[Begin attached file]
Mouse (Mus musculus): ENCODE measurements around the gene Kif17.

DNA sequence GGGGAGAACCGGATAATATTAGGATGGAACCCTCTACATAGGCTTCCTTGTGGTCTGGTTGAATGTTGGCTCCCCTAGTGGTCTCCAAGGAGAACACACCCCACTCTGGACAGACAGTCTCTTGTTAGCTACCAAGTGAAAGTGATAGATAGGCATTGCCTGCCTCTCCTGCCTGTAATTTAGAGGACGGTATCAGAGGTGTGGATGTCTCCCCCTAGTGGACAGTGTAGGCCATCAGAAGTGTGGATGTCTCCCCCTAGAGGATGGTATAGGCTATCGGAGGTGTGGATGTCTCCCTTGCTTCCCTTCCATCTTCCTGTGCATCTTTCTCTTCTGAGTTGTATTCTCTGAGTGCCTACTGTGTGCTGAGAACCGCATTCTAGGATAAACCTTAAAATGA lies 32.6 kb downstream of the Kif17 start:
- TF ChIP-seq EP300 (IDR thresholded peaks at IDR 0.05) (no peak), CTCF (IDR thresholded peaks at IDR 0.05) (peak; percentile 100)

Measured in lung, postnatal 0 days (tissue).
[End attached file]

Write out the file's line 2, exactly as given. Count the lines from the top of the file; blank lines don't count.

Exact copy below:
DNA sequence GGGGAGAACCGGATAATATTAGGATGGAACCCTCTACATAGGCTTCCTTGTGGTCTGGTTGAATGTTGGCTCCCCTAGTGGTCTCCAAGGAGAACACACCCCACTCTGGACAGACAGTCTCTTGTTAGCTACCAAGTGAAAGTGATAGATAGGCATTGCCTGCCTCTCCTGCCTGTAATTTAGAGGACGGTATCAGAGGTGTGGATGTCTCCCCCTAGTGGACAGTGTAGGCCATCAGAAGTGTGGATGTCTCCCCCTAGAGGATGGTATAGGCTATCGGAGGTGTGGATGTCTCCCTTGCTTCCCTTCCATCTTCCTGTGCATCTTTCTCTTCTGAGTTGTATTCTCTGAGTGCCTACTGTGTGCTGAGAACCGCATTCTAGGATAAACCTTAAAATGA lies 32.6 kb downstream of the Kif17 start: